Coconuts TV unveils iflix documentary series uncovering Asia’s ‘weird and wondrous’

South East Asian media company Coconuts has unveiled its new six-part documentary series, eight months after signing a deal with streaming giant iflix.

The alternative media company was commissioned by iflix last year to bring the Coconuts TV format to the OTT platform, thereby giving the Malaysian-founded service its first original docu-series.

The documentary claims to showcase “uncensored, weird and wondrous” stories coming from Indonesia, Malaysia, the Philippines, and Thailand.

Episodes will cover subjects such as Miss Tiffany’s transgender beauty pageant in Pattaya, “midget boxing” in Manila and skyscrapers of Kuala Lumpur.

The series will be available only to iflix subscribers, although Coconuts will play the first episode on its YouTube channel.

The company is also looking to partner with iflix on a series of screenings events in Jakarta, Kuala Lumpur, Manila, and Bangkok.

Coconuts Media Founder and CEO, Byron Perry said: “Our goal with Coconuts TV on iflix is to knock your socks off with weird and wondrous documentary stories that you can’t get anywhere else… and we humbly hope we’ve achieved that. Not only did we want to shed light on these untold people and phenomena, we also wanted our audience to give a damn about them.”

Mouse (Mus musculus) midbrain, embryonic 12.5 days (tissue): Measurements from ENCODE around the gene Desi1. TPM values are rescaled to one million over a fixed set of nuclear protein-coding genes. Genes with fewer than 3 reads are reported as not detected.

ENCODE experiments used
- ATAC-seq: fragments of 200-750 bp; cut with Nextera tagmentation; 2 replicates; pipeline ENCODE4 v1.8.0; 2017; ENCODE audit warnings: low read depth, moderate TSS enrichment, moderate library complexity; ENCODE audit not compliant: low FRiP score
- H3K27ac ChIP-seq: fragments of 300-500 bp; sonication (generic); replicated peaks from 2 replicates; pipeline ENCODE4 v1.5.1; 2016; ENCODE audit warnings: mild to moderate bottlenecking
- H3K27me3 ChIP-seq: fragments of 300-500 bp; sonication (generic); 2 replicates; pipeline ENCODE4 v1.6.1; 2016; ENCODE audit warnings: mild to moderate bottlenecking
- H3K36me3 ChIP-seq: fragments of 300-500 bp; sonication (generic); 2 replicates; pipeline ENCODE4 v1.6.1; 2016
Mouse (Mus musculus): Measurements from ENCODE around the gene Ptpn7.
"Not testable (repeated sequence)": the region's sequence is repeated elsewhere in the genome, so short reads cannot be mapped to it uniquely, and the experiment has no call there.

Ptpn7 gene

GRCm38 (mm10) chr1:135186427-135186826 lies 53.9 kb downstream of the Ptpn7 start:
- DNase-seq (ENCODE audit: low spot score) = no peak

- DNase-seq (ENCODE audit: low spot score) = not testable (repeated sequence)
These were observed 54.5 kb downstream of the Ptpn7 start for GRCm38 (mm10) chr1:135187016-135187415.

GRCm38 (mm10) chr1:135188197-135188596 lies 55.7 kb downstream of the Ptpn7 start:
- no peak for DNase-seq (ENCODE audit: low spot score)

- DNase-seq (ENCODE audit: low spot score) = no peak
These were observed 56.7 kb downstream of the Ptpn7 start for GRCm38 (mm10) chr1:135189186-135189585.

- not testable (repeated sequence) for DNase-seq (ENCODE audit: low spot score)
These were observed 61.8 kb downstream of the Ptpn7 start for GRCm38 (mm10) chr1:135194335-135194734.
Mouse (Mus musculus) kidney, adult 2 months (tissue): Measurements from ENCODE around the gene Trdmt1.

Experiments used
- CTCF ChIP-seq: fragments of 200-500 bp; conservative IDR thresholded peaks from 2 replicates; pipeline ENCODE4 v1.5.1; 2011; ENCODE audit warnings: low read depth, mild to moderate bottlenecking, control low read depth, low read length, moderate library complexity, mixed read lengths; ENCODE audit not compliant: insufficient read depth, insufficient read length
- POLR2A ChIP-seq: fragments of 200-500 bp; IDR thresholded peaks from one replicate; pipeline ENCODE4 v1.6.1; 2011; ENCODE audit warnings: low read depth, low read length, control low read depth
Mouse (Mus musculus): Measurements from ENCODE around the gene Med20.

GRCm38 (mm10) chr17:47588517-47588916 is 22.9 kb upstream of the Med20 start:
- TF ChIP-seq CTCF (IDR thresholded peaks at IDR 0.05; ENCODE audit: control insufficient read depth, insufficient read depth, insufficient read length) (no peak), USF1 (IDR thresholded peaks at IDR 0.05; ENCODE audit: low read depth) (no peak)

The new series comes as demand for quality original content on OTT services heats up among regional players, with the Singtel-owned HOOQ recently revealing six original pilots made by Asian film-makers. One of those will eventually win a commission to become a full series.

On a global level, Netflix has also unveiled an eye-opening original content pipeline for 2018, with around 700 new shows and films earmarked. Of those, 80  will be produced in a foreign language.

Iflix itself has made some recent in-roads into the original sphere with the launch of a stand-up comedy programme called Oi! Jaga Mulut, which roughly translates as ‘watch your mouth’.

The platform’s global director of original programming, Mark Francis, who once described “South East Asian television drama as “frankly pretty shit”, said the deal with Coconuts came from “a common passion for bringing unconventional, compelling and deeply relevant stories about Asia to our audiences”.

“The series showcases real people and places overlooked or even shunned by traditional news media, taking an unfiltered and youth-oriented approach to news and subculture – offering a perspective on the region you don’t often get to see,” he added.

Coconuts has previously had experience in the OTT arena, after selling Highland, a documentary mini-series about the growing marijuana legalisation movement in Thailand, to Netflix last year.



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